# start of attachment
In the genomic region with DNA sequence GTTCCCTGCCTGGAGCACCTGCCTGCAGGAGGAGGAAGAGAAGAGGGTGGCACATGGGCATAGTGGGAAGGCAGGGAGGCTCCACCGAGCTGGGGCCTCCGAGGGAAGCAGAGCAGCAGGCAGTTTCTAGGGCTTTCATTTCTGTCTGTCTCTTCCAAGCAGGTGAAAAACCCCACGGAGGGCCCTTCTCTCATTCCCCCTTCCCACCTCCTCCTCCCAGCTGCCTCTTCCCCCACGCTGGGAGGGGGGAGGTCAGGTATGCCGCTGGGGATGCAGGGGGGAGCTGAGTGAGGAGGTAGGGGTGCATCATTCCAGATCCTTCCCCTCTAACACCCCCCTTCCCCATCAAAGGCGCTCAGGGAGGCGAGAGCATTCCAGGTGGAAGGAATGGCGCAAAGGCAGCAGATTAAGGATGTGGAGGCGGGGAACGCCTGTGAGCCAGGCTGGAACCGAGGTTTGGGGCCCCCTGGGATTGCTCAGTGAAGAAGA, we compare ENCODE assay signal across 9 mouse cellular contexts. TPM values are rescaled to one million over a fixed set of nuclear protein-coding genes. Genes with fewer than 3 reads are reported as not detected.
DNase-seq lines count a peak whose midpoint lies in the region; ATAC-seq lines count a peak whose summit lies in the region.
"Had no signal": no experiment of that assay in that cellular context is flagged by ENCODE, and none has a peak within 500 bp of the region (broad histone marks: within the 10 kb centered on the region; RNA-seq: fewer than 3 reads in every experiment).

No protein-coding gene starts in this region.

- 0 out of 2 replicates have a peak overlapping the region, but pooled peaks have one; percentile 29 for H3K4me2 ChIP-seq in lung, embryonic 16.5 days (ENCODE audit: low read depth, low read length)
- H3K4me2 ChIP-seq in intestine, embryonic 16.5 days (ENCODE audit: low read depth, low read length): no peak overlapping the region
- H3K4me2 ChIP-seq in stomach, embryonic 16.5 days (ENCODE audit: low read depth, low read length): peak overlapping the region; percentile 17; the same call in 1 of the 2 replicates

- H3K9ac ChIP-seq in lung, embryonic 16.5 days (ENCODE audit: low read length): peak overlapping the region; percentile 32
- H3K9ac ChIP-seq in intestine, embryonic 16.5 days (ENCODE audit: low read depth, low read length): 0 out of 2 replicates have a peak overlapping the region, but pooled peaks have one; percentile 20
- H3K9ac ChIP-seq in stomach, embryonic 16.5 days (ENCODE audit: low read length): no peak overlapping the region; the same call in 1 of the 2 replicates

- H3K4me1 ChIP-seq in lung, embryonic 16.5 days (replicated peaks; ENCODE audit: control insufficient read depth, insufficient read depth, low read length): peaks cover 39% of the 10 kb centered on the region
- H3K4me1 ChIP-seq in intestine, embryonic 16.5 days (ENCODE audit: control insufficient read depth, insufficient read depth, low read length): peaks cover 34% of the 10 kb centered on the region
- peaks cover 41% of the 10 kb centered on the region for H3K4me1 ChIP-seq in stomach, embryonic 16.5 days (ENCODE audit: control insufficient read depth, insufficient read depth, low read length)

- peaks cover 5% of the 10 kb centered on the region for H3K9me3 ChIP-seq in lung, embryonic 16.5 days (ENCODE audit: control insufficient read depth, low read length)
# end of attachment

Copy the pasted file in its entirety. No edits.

In the genomic region with DNA sequence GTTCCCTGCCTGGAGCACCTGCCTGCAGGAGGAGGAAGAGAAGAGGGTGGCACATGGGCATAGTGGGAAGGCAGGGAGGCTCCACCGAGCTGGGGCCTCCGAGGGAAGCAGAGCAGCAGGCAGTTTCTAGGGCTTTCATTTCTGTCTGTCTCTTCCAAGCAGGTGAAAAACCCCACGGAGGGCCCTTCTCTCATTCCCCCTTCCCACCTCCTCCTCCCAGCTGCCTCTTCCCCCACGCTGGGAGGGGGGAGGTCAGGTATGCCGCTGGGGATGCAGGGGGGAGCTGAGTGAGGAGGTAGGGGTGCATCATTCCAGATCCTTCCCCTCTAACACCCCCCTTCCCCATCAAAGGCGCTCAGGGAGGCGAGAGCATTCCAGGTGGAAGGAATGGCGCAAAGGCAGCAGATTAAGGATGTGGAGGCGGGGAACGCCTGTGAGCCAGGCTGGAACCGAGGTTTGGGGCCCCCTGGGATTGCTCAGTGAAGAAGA, we compare ENCODE assay signal across 9 mouse cellular contexts. TPM values are rescaled to one million over a fixed set of nuclear protein-coding genes. Genes with fewer than 3 reads are reported as not detected.
DNase-seq lines count a peak whose midpoint lies in the region; ATAC-seq lines count a peak whose summit lies in the region.
"Had no signal": no experiment of that assay in that cellular context is flagged by ENCODE, and none has a peak within 500 bp of the region (broad histone marks: within the 10 kb centered on the region; RNA-seq: fewer than 3 reads in every experiment).

No protein-coding gene starts in this region.

- 0 out of 2 replicates have a peak overlapping the region, but pooled peaks have one; percentile 29 for H3K4me2 ChIP-seq in lung, embryonic 16.5 days (ENCODE audit: low read depth, low read length)
- H3K4me2 ChIP-seq in intestine, embryonic 16.5 days (ENCODE audit: low read depth, low read length): no peak overlapping the region
- H3K4me2 ChIP-seq in stomach, embryonic 16.5 days (ENCODE audit: low read depth, low read length): peak overlapping the region; percentile 17; the same call in 1 of the 2 replicates

- H3K9ac ChIP-seq in lung, embryonic 16.5 days (ENCODE audit: low read length): peak overlapping the region; percentile 32
- H3K9ac ChIP-seq in intestine, embryonic 16.5 days (ENCODE audit: low read depth, low read length): 0 out of 2 replicates have a peak overlapping the region, but pooled peaks have one; percentile 20
- H3K9ac ChIP-seq in stomach, embryonic 16.5 days (ENCODE audit: low read length): no peak overlapping the region; the same call in 1 of the 2 replicates

- H3K4me1 ChIP-seq in lung, embryonic 16.5 days (replicated peaks; ENCODE audit: control insufficient read depth, insufficient read depth, low read length): peaks cover 39% of the 10 kb centered on the region
- H3K4me1 ChIP-seq in intestine, embryonic 16.5 days (ENCODE audit: control insufficient read depth, insufficient read depth, low read length): peaks cover 34% of the 10 kb centered on the region
- peaks cover 41% of the 10 kb centered on the region for H3K4me1 ChIP-seq in stomach, embryonic 16.5 days (ENCODE audit: control insufficient read depth, insufficient read depth, low read length)

- peaks cover 5% of the 10 kb centered on the region for H3K9me3 ChIP-seq in lung, embryonic 16.5 days (ENCODE audit: control insufficient read depth, low read length)